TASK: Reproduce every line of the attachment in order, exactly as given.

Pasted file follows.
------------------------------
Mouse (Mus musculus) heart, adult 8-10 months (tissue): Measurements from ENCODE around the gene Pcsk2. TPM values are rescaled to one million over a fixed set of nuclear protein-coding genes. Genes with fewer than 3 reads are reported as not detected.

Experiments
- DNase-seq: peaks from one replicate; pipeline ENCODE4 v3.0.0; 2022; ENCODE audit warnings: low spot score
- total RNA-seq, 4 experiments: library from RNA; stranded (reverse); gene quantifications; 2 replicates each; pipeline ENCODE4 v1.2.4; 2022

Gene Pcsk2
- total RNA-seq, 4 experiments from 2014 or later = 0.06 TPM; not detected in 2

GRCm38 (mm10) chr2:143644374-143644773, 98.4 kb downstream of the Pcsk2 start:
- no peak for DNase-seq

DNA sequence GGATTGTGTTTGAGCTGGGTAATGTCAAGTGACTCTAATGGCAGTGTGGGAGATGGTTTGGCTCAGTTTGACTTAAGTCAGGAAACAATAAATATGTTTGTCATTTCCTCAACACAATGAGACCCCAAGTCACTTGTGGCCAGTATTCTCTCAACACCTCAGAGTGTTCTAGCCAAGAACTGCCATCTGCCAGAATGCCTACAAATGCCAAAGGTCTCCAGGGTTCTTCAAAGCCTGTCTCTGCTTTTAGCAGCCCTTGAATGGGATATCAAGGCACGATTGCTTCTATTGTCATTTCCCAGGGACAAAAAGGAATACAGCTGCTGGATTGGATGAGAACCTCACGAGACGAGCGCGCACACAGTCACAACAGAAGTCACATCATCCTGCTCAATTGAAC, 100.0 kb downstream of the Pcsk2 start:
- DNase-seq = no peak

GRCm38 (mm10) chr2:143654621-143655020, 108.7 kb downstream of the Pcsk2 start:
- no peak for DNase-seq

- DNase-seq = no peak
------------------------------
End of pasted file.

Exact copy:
Mouse (Mus musculus) heart, adult 8-10 months (tissue): Measurements from ENCODE around the gene Pcsk2. TPM values are rescaled to one million over a fixed set of nuclear protein-coding genes. Genes with fewer than 3 reads are reported as not detected.

Experiments
- DNase-seq: peaks from one replicate; pipeline ENCODE4 v3.0.0; 2022; ENCODE audit warnings: low spot score
- total RNA-seq, 4 experiments: library from RNA; stranded (reverse); gene quantifications; 2 replicates each; pipeline ENCODE4 v1.2.4; 2022

Gene Pcsk2
- total RNA-seq, 4 experiments from 2014 or later = 0.06 TPM; not detected in 2

GRCm38 (mm10) chr2:143644374-143644773, 98.4 kb downstream of the Pcsk2 start:
- no peak for DNase-seq

DNA sequence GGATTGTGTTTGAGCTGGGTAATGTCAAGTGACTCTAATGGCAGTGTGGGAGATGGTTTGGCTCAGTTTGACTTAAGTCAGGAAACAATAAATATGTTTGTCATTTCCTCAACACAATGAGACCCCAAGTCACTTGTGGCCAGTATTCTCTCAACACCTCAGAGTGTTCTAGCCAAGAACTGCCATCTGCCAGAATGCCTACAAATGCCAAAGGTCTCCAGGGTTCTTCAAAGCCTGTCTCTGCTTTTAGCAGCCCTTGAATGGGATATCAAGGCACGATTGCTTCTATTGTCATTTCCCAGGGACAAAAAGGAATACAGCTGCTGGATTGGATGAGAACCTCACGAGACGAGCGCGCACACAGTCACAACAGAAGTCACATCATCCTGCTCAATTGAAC, 100.0 kb downstream of the Pcsk2 start:
- DNase-seq = no peak

GRCm38 (mm10) chr2:143654621-143655020, 108.7 kb downstream of the Pcsk2 start:
- no peak for DNase-seq

- DNase-seq = no peak